Beyond the fruit and yoga: surviving or thriving?
Last week the RPC Mental Health Work Stream (our internal network) hosted an interactive session with over 60 colleagues and clients.
Following a talk about mental wellbeing from Dr Annemarie O'Connor, participants virtually met in smaller groups to discuss how they (and their organisations) are coping in the current circumstances; whether they are surviving or thriving, and whether there were any top tips or examples of good practice that could be shared.
Although everybody's individual circumstances are different there were a number of common themes identified as having a negative impact on individuals' mental health. People reported feeling more tied to their "desk" and computer and an inability to switch off from work. Across the board people felt that their energy levels had dropped and, at times, motivation (for both professional and personal tasks) had waned and boredom set in.
However, there were lots of examples of positive steps individuals can take to help safeguard their mental health now and going forward as we adapt to new ways of working in the post-Covid-19 era. Concerns about motivation and boredom were met with suggestions that individuals set goals (however small) in order to provide direction and give a sense of achievement.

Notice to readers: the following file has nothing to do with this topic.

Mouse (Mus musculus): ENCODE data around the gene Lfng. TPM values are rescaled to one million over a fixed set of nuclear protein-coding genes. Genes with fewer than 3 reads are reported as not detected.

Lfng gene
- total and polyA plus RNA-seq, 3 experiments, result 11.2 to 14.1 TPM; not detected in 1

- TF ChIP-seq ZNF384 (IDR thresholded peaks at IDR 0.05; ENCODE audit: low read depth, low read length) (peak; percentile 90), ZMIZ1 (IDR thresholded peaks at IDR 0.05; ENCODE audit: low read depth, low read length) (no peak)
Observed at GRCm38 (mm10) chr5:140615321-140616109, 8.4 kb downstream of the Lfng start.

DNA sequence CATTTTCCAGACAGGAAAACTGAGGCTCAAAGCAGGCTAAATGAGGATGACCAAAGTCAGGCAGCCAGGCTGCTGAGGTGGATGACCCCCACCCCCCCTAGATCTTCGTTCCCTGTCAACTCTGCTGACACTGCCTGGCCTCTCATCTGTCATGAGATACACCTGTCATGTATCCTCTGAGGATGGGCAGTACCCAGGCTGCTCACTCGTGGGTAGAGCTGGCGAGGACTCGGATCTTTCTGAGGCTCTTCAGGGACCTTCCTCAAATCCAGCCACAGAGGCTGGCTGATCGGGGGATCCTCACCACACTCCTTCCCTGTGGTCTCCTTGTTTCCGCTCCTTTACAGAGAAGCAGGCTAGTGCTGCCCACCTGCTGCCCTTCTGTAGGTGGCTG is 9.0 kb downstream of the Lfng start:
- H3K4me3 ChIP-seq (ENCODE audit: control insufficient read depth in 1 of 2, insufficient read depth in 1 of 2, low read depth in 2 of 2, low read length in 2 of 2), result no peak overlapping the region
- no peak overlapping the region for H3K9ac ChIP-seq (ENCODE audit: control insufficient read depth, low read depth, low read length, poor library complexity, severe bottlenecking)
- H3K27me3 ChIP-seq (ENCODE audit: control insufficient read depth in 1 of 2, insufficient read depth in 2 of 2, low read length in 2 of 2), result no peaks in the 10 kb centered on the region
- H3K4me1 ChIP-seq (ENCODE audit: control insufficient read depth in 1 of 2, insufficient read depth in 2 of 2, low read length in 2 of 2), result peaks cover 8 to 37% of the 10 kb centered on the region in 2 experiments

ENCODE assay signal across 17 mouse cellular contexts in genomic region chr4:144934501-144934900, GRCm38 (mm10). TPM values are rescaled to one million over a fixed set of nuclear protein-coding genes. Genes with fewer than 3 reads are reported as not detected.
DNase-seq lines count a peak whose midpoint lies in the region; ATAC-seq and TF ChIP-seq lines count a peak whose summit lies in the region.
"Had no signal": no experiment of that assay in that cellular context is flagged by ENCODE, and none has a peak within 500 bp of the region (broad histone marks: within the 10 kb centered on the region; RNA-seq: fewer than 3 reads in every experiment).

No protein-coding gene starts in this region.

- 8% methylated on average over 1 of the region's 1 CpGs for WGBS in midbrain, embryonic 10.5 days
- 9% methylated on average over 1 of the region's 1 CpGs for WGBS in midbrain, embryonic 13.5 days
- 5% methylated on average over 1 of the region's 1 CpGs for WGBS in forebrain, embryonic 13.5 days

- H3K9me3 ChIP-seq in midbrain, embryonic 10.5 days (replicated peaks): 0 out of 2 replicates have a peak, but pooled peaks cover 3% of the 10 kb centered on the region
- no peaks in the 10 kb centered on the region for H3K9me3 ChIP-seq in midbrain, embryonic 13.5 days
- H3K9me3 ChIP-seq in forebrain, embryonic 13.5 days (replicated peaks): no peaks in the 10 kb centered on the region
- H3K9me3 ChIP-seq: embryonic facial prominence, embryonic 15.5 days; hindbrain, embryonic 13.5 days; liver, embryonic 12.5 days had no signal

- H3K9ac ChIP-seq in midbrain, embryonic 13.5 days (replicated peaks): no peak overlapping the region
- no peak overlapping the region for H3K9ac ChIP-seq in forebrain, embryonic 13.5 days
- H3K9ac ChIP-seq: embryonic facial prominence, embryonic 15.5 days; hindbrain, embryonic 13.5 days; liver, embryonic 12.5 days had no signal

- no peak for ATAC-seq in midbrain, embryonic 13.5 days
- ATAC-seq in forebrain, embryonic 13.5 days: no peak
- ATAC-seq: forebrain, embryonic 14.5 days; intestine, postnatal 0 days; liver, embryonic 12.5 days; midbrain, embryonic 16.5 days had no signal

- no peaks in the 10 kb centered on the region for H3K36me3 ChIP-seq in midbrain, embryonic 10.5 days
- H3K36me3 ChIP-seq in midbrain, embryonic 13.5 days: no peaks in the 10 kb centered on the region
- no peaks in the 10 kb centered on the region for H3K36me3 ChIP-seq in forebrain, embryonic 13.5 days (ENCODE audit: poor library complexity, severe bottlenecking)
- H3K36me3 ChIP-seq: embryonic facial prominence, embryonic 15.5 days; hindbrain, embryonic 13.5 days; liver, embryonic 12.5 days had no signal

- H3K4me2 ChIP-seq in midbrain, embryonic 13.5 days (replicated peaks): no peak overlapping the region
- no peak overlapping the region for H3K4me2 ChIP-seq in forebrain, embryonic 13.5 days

Without the commute to separate our work and home life, we need to be creative about how we mark the end of the working day. Depending on your personal circumstances this may mean tidying away your work at the end of each day, covering your work space with material (if it is in the room you spend your evenings in) and being very clear with colleagues about the hours you are contactable. As most of us now spend more of our free time indoors, likely looking at a different type of screen, it is important to take steps to counteract your screen time. Get up and walk away from your desk, have a tea break or lunch in a different spot (as you would in the office) and aim to get up and move at least once an hour. Suggesting a phone call rather than video call can also give you a break and allow you to change location.
Finally, many participants emphasised the importance of asking for help. Whether this is asking your (probably long-suffering) IT department how to properly use Zoom or speaking to a mental health first aider about what assistance is available if you are struggling, recognising that you need help, and asking for it, can be the first step to improved mental health.
If you would like to receive a summary of all the ideas that arose out of our conversations or would like to take part in the next discussion, please contact Will Sefton (Will.Sefton@rpc.co.uk) or Rachel Pears (Rachel.Pears@rpc.co.uk).